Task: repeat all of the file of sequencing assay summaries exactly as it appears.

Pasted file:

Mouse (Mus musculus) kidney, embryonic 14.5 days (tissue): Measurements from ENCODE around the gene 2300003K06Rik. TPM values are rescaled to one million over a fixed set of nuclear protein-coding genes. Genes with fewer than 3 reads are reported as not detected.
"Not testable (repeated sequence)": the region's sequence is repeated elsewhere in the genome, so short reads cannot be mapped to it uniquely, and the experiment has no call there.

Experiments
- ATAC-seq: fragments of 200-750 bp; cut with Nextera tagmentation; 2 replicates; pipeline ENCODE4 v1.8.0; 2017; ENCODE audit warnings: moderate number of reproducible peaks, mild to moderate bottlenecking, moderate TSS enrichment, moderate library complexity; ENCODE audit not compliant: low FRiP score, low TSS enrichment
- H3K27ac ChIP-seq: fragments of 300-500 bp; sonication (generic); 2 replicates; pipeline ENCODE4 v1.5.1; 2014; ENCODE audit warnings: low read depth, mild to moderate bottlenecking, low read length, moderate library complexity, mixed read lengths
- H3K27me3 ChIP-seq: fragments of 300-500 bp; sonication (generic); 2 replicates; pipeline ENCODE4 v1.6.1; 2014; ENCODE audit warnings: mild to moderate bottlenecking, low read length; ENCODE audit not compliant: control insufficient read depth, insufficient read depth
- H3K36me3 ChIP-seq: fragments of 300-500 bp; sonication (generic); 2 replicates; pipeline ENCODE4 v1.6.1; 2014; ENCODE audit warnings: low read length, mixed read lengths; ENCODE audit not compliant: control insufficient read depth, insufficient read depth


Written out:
Mouse (Mus musculus) kidney, embryonic 14.5 days (tissue): Measurements from ENCODE around the gene 2300003K06Rik. TPM values are rescaled to one million over a fixed set of nuclear protein-coding genes. Genes with fewer than 3 reads are reported as not detected.
"Not testable (repeated sequence)": the region's sequence is repeated elsewhere in the genome, so short reads cannot be mapped to it uniquely, and the experiment has no call there.

Experiments
- ATAC-seq: fragments of 200-750 bp; cut with Nextera tagmentation; 2 replicates; pipeline ENCODE4 v1.8.0; 2017; ENCODE audit warnings: moderate number of reproducible peaks, mild to moderate bottlenecking, moderate TSS enrichment, moderate library complexity; ENCODE audit not compliant: low FRiP score, low TSS enrichment
- H3K27ac ChIP-seq: fragments of 300-500 bp; sonication (generic); 2 replicates; pipeline ENCODE4 v1.5.1; 2014; ENCODE audit warnings: low read depth, mild to moderate bottlenecking, low read length, moderate library complexity, mixed read lengths
- H3K27me3 ChIP-seq: fragments of 300-500 bp; sonication (generic); 2 replicates; pipeline ENCODE4 v1.6.1; 2014; ENCODE audit warnings: mild to moderate bottlenecking, low read length; ENCODE audit not compliant: control insufficient read depth, insufficient read depth
- H3K36me3 ChIP-seq: fragments of 300-500 bp; sonication (generic); 2 replicates; pipeline ENCODE4 v1.6.1; 2014; ENCODE audit warnings: low read length, mixed read lengths; ENCODE audit not compliant: control insufficient read depth, insufficient read depth